the-kingdom-of-heavenI believe the church I grew up in perpetuated these images and many churches today do the same. In spite of insisting we are saved by grace, as the apostle Paul proclaimed, there is still an element of needing to earn our salvation present in too many religious discussions. The threat of hell is ever near for those who do not give enough money to the right causes, live an acceptable lifestyle, vote for certain candidates, or regularly attend the right kind of church. Thankfully, many churches recognize an inclusive God. If God is the God of any of us, God is the God of all and is not limited by our imperfect, individual perceptions. But I digress…

The first recorded words of Jesus in the Gospels of Matthew and Mark, and repeated throughout the Gospels, are that the kingdom of God – heaven – is near. We consistently overlook that reality. For all the speculation about possible states of being after we die, we completely ignore that heaven and hell are present realities in our world right now, today, this moment, and in this place! Speculation about the future comes at the expense of the blessings of the now. Eternity stretches out in all directions from wherever we are at a point in time, and from that point we can experience heaven, or we can experience hell. The choice is ours because we are co-creators with God of the world we experience.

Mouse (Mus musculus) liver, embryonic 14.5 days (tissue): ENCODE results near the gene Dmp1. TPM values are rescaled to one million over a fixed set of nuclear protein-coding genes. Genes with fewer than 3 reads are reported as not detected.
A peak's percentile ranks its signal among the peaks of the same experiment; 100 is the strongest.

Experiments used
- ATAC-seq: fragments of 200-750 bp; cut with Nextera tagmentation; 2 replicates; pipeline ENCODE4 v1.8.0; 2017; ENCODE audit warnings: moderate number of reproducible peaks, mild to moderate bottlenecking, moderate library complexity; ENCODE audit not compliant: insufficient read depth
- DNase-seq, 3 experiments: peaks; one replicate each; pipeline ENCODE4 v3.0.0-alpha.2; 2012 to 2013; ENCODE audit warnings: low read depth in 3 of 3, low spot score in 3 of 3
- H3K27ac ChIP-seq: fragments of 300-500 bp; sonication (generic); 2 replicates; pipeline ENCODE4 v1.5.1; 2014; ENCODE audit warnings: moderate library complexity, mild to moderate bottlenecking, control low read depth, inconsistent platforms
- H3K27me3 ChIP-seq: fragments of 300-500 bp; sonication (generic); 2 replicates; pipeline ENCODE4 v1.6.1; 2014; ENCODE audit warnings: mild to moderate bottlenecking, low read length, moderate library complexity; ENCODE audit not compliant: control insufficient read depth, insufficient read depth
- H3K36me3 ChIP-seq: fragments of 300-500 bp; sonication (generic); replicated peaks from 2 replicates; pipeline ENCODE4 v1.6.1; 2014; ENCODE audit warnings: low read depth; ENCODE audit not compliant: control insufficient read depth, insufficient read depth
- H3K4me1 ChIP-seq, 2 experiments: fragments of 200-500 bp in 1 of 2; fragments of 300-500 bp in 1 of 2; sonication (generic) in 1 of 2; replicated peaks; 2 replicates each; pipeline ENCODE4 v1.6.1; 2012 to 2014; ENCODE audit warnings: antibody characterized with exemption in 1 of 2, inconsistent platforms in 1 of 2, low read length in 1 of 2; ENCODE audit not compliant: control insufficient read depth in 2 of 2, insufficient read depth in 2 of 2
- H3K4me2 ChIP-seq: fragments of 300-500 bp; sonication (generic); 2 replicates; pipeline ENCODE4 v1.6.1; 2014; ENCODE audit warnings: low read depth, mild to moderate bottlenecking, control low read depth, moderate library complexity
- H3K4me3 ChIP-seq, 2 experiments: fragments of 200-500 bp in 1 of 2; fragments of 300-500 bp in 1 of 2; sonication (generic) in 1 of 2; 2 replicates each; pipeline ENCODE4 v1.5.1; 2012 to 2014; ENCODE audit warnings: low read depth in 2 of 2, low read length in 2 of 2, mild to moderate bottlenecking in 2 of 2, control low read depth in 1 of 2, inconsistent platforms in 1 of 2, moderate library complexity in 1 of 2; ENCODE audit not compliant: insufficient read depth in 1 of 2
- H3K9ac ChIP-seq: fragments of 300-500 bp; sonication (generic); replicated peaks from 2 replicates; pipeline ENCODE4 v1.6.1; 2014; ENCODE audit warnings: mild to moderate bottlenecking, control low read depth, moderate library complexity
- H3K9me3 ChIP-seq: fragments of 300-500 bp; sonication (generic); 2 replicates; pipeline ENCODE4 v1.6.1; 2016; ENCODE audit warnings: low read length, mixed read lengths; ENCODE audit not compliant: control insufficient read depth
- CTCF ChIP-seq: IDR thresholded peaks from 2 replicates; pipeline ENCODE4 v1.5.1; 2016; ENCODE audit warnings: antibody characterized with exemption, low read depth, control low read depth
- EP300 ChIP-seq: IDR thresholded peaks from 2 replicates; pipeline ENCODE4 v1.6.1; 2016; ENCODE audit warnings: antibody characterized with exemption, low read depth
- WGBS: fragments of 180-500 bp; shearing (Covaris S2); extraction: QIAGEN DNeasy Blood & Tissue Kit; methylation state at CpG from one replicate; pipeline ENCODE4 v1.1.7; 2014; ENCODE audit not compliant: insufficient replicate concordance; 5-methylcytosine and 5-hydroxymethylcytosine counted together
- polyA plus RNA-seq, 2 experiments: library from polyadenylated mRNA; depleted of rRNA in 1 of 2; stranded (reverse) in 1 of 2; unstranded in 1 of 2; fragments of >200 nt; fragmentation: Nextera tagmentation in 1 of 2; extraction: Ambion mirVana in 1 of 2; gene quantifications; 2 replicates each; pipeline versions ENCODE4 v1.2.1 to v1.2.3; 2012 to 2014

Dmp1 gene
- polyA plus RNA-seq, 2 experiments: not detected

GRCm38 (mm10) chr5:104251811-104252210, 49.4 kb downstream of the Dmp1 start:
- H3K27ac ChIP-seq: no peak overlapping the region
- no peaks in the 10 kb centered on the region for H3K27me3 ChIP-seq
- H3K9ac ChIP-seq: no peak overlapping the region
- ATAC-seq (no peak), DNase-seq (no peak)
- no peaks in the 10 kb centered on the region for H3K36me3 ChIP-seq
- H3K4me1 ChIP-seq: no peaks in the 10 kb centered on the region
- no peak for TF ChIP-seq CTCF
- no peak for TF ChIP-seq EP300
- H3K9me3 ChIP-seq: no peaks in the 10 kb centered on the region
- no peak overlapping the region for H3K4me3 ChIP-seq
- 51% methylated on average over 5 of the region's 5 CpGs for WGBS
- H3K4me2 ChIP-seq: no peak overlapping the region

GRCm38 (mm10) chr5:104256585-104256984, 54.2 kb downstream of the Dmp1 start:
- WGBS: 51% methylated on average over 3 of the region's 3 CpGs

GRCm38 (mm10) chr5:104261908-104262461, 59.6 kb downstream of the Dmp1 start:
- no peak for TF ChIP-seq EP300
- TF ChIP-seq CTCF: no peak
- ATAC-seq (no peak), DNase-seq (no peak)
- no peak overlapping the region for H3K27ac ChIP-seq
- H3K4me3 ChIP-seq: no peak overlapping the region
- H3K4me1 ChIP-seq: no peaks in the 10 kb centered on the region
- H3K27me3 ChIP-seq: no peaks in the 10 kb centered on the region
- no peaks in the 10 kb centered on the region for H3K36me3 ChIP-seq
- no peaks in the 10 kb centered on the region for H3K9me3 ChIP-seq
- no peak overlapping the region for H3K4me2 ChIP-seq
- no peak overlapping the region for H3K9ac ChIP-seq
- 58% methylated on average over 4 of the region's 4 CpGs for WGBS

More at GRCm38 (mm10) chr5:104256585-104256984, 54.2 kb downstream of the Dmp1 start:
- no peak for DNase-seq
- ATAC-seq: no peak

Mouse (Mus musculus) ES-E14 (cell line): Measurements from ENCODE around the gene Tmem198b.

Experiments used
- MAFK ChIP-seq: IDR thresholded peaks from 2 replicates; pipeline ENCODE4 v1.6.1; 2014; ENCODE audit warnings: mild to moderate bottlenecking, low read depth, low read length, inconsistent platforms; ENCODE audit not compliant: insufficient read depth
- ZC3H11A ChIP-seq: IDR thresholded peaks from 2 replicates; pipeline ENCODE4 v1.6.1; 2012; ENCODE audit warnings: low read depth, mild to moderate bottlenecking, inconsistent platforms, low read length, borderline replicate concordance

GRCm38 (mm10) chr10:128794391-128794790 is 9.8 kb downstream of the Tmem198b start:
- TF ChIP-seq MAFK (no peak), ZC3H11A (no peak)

Finding heaven on earth is challenging because there are so many attractive distractions that entice us to look in other directions, like possessions, positions, and power. The earth is a beautiful place with many lovely entertainments. But none of them are eternal. Finding hell on earth, however, is much easier. There are many opportunities to succumb to illness, financial straits, disabilities, loneliness, and broken hearts. When we focus on our suffering – and everyone suffers – we lose another moment in which we could experience heaven. Jesus invites us to repent (turn around) and live the good news.

The kingdom of heaven is near. The kingdom of heaven is here. How did I miss that?

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How Did I Miss That?